LOS ANGELES – In an election otherwise full of liberal triumphs, the gay rights movement suffered a stunning defeat as California voters approved a ban on same-sex marriages that overrides a recent court decision legalizing them.
The constitutional amendment — widely seen as the most momentous of the nation's 153 ballot measures — will limit marriage to heterosexual couples, the first time such a vote has taken place in a state where gay unions are legal.
Gay-rights activists had a rough election elsewhere as well. Ban-gay-marriage amendments were approved in Arizona and Florida, and Arkansas voters approved a measure banning unmarried couples from serving as adoptive or foster parents. Supporters made clear that gays and lesbians were their main target.
In California, with 95 percent of precincts reporting Wednesday, the ban had 5,125,752 votes, or 52 percent, while there were 4,725,313 votes, or 48 percent, opposed.
Similar bans had prevailed in 27 states before Tuesday's elections, but none were in California's situation — with about 18,000 gay couples married since a state Supreme Court ruling in May. The state attorney general, Jerry Brown, has said those marriages will remain valid, although legal challenges are possible.
Spending for and against the amendment reached $74 million, making it the most expensive social-issues campaign in U.S. history and the most expensive campaign this year outside the race for the White House.
Elsewhere, voters in Colorado and South Dakota rejected measures that could have led to sweeping bans of abortion, and Washington became only the second state — after Oregon — to offer terminally ill people the option of physician-assisted suicide.
A first-of-its-kind measure in Colorado, which was defeated soundly, would have defined life as beginning at conception. Its opponents said the proposal could lead to the outlawing of some types of birth control as well as abortion.
The South Dakota measure would have banned abortions except in cases of rape, incest and serious health threat to the mother. A tougher version, without the rape and incest exceptions, lost in 2006. Anti-abortion activists thought the modifications would win approval, but the margin of defeat was similar, about 55 percent to 45 percent of the vote.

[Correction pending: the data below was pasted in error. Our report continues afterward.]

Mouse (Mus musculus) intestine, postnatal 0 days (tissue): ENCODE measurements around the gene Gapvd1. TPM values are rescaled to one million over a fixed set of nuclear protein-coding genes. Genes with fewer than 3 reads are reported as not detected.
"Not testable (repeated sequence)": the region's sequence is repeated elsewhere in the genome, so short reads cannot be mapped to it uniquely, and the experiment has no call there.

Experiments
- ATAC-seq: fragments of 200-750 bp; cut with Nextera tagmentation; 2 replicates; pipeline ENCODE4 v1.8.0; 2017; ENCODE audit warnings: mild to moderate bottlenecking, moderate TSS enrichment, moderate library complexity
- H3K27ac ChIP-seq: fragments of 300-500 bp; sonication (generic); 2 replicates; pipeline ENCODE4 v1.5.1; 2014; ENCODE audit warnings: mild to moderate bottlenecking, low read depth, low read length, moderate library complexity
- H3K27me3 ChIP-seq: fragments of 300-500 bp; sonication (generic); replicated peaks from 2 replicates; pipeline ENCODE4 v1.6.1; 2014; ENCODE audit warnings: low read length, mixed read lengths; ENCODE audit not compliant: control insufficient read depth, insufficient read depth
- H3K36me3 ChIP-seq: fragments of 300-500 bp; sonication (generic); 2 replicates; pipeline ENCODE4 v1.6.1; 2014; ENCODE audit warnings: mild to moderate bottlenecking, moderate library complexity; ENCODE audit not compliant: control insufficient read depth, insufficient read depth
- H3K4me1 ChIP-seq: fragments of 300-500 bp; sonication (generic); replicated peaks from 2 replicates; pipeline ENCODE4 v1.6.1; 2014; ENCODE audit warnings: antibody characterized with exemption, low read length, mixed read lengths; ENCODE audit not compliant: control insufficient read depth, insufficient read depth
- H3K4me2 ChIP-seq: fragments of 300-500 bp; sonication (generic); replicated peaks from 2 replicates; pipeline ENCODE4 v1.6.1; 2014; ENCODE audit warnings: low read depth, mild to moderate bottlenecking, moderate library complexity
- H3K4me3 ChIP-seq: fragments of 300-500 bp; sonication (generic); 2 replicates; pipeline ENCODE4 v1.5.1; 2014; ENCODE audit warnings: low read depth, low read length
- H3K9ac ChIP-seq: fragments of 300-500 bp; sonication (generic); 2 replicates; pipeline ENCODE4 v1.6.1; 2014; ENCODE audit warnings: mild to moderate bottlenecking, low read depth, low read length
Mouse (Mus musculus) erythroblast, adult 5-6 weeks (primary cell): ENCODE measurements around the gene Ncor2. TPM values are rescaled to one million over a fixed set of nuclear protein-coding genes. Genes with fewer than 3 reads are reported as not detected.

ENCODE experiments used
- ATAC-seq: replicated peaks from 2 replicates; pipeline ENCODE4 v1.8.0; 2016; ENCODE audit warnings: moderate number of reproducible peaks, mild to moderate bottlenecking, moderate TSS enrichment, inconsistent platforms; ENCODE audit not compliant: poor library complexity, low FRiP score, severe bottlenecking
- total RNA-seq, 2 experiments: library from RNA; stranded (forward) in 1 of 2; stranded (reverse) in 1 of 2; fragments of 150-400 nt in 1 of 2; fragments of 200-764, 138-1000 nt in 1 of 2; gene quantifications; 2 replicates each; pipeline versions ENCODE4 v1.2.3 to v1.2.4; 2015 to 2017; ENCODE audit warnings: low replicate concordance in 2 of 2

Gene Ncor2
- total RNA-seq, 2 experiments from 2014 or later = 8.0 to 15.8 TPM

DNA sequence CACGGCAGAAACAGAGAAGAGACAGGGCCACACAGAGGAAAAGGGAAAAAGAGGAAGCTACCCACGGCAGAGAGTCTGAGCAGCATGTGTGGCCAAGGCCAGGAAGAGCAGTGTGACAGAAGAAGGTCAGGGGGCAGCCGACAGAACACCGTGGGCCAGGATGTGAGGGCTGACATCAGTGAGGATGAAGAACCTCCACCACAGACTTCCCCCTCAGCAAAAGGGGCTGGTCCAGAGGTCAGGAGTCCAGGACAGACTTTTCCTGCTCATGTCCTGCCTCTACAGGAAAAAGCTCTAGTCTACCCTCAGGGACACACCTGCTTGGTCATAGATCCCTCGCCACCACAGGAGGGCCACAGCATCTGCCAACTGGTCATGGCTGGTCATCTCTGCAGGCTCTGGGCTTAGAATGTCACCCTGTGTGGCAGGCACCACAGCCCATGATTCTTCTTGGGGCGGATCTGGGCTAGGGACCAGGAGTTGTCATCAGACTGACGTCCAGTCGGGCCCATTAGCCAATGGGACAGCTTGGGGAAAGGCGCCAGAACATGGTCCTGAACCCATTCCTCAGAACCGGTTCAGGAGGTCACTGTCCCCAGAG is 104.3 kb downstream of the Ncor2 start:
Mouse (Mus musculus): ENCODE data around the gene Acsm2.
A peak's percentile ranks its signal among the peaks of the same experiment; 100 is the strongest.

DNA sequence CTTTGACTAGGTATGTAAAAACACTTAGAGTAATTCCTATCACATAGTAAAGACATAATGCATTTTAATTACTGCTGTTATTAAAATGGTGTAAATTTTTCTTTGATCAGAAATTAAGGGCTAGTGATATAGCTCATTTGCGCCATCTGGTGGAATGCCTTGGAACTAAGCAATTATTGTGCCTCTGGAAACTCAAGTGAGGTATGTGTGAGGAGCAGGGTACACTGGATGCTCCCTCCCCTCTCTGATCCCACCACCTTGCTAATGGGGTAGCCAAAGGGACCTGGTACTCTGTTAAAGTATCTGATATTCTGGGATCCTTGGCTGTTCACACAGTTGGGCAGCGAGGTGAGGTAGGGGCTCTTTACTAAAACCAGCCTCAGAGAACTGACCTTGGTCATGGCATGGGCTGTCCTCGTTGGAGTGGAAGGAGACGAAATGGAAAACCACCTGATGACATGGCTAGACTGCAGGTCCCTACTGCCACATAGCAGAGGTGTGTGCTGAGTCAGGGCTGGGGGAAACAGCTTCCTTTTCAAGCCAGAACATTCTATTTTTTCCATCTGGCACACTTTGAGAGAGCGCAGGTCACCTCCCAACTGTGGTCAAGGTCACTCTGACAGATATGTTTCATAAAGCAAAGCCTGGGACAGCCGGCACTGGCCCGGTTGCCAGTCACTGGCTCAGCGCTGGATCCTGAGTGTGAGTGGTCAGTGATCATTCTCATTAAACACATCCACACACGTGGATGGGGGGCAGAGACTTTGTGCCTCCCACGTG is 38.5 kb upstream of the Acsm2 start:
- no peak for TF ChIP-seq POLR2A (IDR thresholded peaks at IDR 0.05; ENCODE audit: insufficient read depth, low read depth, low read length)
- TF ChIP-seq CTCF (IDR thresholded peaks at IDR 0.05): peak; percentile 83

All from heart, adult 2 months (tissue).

"The lesson here is that Americans, in states across the country, clearly support women's ability to access abortion care without government interference," said Vicki Saporta, president of the National Abortion Federation.
In Washington, voters gave solid approval to an initiative modeled after Oregon's "Death with Dignity" law, which allows a terminally ill person to be prescribed lethal medication they can administer to themselves. Since Oregon's law took effect in 1997, more than 340 people — mostly ailing with cancer — have used it to end their lives.
The marijuana reform movement won two prized victories, with Massachusetts voters decriminalizing possession of small amounts of the drug and Michigan joining 12 other states in allowing use of pot for medical purposes.
Henceforth, people caught in Massachusetts with an ounce or less of pot will no longer face criminal penalties. Instead, they'll forfeit the marijuana and pay a $100 civil fine.
The Michigan measure will allow severely ill patients to register with the state and legally buy, grow and use small amounts of marijuana to relieve pain, nausea, appetite loss and other symptoms.
Nebraska voters, meanwhile, approved a ban on race- and gender-based affirmative action, similar to measures previously approved in California, Michigan and Washington. Returns in Colorado on a similar measure were too close to call.
Ward Connerly, the California activist-businessman who has led the crusade against affirmative action, said Obama's victory proved his point. "We have overcome the scourge of race," Connerly said.
Energy measures met a mixed fate. In Missouri, voters approved a measure requiring the state's three investor-owned electric utilities to get 15 percent of their electricity from renewable sources by 2021. But California voters defeated an even more ambitious measure that would have required the state's utilities to generate half their electricity from windmills, solar systems, geothermal reserves and other renewable sources by 2025.
Two animal-welfare measures passed — a ban on dog racing in Massachusetts, and a proposition in California that outlaws cramped cages for egg-laying chickens.
Amid deep economic uncertainty, proposals to cut state income taxes were defeated decisively in North Dakota and Massachusetts.
In San Francisco, an eye-catching local measure — to bar arrests for prostitution — was soundly rejected. Police and political leaders said it would hamper the fight against sex trafficking. And in San Diego, voters decided to make permanent a ban on alcohol consumption on city beaches.
Associated Press writer Paul Elias in San Francisco contributed to this report.